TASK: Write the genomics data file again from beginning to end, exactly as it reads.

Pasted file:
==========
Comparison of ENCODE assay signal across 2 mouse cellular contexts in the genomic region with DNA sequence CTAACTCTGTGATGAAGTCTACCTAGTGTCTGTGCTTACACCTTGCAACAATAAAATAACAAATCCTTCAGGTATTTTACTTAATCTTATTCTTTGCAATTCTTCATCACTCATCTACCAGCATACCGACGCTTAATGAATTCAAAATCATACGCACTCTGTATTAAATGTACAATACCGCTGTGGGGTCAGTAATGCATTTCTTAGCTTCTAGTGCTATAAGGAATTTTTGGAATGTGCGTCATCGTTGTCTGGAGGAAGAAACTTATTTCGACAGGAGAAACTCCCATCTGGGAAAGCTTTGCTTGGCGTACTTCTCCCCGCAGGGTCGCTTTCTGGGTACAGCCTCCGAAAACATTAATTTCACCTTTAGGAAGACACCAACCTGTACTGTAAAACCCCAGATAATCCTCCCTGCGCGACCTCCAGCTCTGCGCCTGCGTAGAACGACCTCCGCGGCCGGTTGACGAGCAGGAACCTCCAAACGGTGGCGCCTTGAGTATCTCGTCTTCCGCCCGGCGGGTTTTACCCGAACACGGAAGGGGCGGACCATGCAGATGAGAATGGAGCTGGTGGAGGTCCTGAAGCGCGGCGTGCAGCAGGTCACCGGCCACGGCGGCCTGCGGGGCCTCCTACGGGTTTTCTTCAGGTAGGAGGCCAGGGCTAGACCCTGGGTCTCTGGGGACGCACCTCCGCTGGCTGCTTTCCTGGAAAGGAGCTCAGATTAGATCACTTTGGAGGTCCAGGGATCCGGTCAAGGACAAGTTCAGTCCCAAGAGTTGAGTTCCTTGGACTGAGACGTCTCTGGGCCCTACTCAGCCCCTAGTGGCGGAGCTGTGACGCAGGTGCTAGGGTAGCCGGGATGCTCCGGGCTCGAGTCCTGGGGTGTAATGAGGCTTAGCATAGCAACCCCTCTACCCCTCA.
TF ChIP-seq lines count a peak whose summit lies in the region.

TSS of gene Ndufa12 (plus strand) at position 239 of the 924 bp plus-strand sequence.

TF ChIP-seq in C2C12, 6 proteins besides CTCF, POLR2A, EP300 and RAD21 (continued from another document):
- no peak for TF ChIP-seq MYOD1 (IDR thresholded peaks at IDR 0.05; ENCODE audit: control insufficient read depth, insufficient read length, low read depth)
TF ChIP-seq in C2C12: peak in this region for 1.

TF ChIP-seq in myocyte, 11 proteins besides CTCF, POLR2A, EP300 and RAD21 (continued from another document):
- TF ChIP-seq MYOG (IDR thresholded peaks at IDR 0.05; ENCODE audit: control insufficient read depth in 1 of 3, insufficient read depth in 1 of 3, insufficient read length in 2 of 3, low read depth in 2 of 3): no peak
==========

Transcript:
Comparison of ENCODE assay signal across 2 mouse cellular contexts in the genomic region with DNA sequence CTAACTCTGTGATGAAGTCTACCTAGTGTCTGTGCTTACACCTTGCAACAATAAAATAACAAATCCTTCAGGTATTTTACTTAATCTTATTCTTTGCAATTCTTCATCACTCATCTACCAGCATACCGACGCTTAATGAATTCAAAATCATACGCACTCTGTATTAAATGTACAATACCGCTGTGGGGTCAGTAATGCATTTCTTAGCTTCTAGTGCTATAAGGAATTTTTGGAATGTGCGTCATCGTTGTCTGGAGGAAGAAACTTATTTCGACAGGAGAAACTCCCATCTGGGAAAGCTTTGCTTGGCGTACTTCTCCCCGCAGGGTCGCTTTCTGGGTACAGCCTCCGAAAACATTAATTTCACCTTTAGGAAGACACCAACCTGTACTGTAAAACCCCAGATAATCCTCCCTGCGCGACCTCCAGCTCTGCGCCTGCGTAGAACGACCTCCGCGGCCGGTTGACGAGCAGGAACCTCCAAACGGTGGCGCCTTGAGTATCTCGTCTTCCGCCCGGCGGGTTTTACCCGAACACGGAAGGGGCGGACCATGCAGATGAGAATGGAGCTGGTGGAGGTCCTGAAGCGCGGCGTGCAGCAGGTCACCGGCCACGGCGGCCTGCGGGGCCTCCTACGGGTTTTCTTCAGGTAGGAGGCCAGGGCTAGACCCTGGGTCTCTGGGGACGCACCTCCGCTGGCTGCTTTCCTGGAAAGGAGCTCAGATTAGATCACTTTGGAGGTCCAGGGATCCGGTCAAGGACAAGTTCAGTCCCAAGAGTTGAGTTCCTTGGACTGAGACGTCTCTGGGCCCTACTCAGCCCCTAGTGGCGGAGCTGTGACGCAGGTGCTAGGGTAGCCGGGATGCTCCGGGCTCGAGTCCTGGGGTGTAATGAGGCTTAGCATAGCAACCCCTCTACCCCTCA.
TF ChIP-seq lines count a peak whose summit lies in the region.

TSS of gene Ndufa12 (plus strand) at position 239 of the 924 bp plus-strand sequence.

TF ChIP-seq in C2C12, 6 proteins besides CTCF, POLR2A, EP300 and RAD21 (continued from another document):
- no peak for TF ChIP-seq MYOD1 (IDR thresholded peaks at IDR 0.05; ENCODE audit: control insufficient read depth, insufficient read length, low read depth)
TF ChIP-seq in C2C12: peak in this region for 1.

TF ChIP-seq in myocyte, 11 proteins besides CTCF, POLR2A, EP300 and RAD21 (continued from another document):
- TF ChIP-seq MYOG (IDR thresholded peaks at IDR 0.05; ENCODE audit: control insufficient read depth in 1 of 3, insufficient read depth in 1 of 3, insufficient read length in 2 of 3, low read depth in 2 of 3): no peak